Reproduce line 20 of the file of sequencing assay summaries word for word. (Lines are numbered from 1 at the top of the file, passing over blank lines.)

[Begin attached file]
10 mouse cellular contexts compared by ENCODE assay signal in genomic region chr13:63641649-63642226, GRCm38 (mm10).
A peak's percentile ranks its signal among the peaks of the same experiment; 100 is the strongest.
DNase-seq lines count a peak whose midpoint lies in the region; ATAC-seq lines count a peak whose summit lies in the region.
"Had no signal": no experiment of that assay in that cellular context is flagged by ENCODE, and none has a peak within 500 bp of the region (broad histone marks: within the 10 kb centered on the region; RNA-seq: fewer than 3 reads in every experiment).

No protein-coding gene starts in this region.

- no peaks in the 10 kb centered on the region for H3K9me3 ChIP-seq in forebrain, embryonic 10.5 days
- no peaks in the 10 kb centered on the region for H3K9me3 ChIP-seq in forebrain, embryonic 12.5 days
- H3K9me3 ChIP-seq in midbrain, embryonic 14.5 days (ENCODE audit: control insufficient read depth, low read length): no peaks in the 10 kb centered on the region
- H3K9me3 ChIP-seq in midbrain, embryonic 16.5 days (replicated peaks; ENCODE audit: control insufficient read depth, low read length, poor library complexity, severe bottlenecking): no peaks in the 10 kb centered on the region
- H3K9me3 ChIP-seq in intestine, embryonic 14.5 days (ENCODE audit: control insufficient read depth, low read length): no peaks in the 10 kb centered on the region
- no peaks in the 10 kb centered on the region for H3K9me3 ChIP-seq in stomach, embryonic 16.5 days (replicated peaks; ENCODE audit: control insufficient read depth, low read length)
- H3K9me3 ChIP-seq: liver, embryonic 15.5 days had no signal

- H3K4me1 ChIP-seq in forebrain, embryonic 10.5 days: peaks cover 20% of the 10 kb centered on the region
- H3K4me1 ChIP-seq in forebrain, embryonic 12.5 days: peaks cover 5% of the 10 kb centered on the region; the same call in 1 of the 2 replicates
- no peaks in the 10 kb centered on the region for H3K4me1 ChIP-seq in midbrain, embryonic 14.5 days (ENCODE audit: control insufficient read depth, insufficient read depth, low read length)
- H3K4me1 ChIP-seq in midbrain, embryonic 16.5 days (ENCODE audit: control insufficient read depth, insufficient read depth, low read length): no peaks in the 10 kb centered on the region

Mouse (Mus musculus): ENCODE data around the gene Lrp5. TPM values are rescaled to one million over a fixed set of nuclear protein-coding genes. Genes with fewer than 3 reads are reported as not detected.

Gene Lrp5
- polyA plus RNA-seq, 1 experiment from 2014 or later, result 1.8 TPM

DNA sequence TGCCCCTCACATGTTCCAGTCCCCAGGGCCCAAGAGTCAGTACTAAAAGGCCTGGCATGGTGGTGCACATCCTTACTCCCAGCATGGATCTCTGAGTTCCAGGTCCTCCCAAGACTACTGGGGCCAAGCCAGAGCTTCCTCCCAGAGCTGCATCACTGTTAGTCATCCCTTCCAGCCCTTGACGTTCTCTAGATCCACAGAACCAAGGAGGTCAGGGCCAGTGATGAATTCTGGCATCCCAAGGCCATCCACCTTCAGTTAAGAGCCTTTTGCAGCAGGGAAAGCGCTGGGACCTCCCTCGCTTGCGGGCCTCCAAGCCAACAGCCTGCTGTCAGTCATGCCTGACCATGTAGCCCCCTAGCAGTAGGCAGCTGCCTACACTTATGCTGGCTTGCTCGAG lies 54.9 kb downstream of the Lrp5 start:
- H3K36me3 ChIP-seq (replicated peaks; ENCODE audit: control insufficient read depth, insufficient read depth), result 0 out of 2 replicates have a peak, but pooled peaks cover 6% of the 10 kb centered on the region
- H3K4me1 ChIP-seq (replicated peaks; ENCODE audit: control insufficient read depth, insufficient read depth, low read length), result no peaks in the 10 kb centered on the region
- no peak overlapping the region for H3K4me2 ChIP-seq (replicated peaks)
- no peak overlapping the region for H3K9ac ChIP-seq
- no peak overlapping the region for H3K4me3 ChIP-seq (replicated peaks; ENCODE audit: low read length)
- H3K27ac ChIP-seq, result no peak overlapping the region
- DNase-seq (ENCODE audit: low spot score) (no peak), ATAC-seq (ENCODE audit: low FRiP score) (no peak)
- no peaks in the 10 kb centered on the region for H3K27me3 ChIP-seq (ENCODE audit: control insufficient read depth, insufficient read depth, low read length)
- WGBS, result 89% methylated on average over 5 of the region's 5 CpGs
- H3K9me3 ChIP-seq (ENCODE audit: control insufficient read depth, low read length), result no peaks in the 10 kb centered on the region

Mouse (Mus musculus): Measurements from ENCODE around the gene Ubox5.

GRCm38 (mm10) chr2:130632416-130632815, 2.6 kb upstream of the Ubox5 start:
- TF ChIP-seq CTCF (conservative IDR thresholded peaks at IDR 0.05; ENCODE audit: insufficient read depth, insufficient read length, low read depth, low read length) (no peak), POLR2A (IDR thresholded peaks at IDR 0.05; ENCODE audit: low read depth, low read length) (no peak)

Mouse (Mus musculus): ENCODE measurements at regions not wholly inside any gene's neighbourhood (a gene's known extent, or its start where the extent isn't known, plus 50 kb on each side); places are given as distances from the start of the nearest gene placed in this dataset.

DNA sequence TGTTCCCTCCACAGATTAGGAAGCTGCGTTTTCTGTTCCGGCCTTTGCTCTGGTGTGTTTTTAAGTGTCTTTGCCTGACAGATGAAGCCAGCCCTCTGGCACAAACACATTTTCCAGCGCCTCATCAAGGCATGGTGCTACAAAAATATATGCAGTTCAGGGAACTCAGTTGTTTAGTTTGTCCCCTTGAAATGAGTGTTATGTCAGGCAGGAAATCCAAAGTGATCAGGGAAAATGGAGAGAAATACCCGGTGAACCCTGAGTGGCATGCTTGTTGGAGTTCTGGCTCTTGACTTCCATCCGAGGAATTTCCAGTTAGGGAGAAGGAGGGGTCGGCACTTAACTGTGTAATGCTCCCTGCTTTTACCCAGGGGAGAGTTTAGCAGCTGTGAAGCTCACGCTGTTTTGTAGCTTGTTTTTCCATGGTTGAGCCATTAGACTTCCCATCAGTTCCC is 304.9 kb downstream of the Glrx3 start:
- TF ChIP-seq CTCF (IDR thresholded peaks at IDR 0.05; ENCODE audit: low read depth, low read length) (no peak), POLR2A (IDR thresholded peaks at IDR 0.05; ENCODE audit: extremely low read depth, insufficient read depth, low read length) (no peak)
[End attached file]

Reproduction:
DNA sequence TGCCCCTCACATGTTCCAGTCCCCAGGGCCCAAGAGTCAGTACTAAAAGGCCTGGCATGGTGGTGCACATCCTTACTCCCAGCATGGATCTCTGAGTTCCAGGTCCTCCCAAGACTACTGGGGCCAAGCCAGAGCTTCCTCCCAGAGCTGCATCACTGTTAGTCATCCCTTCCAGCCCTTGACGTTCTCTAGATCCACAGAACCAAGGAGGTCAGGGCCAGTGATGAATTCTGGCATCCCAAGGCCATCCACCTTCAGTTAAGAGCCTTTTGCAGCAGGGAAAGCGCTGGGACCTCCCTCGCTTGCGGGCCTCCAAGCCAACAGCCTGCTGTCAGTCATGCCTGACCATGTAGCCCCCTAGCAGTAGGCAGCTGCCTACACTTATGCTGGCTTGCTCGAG lies 54.9 kb downstream of the Lrp5 start: